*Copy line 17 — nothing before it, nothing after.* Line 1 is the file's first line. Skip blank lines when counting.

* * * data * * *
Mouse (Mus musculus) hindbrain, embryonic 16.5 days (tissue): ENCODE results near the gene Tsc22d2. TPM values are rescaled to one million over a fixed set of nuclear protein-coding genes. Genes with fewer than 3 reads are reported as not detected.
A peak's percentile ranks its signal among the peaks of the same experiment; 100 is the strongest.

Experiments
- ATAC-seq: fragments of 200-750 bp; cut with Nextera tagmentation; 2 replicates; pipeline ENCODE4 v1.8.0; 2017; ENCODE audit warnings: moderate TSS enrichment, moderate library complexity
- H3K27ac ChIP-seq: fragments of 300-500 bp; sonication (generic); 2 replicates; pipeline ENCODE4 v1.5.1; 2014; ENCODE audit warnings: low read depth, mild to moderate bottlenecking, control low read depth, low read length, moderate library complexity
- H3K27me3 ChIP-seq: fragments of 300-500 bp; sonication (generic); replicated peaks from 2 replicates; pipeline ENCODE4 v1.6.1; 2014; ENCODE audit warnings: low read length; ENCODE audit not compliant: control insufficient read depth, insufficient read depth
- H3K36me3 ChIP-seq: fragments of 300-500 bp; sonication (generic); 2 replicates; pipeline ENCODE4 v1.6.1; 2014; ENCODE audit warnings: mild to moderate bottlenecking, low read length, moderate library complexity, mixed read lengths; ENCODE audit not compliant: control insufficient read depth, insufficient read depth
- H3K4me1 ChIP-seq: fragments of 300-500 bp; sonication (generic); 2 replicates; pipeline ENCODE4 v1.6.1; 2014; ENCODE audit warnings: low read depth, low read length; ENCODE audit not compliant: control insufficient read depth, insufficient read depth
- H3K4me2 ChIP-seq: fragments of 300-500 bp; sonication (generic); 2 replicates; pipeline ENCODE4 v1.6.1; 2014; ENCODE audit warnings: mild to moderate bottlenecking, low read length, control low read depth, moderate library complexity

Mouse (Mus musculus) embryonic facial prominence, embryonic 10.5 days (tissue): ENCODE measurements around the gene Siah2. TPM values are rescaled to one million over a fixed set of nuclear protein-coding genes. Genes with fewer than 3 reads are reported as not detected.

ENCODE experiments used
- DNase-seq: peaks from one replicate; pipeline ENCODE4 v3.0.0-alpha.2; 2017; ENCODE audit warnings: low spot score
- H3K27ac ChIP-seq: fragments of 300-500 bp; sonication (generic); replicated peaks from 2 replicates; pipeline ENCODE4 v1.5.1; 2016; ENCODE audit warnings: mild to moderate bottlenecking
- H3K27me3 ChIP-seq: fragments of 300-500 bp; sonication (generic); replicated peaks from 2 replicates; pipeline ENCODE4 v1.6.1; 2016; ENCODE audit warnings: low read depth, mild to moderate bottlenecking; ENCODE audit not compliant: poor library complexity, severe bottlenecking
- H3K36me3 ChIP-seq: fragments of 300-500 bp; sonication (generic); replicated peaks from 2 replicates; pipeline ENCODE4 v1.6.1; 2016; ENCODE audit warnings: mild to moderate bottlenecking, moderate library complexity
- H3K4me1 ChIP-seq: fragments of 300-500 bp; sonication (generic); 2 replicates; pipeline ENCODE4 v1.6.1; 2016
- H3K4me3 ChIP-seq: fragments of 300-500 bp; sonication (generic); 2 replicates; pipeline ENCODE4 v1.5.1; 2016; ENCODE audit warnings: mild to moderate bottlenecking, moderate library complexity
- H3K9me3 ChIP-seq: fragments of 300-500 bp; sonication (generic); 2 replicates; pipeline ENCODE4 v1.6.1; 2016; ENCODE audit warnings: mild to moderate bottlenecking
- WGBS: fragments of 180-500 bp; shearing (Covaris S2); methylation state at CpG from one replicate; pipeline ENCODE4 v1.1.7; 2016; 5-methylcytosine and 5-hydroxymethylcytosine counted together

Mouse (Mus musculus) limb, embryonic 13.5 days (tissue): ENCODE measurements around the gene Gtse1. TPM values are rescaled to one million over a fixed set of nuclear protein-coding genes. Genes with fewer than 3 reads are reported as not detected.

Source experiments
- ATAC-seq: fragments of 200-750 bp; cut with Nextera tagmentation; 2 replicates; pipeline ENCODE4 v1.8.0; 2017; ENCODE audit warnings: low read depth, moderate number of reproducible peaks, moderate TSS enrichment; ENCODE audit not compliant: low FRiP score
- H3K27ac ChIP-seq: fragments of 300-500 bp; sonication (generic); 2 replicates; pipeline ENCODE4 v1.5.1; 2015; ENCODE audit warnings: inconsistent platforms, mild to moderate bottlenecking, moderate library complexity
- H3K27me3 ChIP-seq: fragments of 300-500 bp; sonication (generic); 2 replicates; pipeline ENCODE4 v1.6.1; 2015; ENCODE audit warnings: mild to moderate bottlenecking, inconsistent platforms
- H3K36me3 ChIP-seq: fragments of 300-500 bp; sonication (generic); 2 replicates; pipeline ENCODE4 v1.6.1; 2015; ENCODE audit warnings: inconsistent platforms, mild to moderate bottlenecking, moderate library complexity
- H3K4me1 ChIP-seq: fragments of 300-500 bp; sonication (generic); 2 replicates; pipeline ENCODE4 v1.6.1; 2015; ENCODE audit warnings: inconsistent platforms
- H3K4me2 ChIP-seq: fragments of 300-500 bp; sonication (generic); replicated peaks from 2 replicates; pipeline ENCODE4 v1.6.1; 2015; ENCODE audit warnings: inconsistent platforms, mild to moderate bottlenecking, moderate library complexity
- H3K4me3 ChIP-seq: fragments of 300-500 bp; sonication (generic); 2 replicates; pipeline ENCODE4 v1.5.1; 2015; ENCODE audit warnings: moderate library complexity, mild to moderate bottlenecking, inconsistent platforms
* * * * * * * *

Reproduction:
- H3K4me3 ChIP-seq: fragments of 300-500 bp; sonication (generic); 2 replicates; pipeline ENCODE4 v1.5.1; 2016; ENCODE audit warnings: mild to moderate bottlenecking, moderate library complexity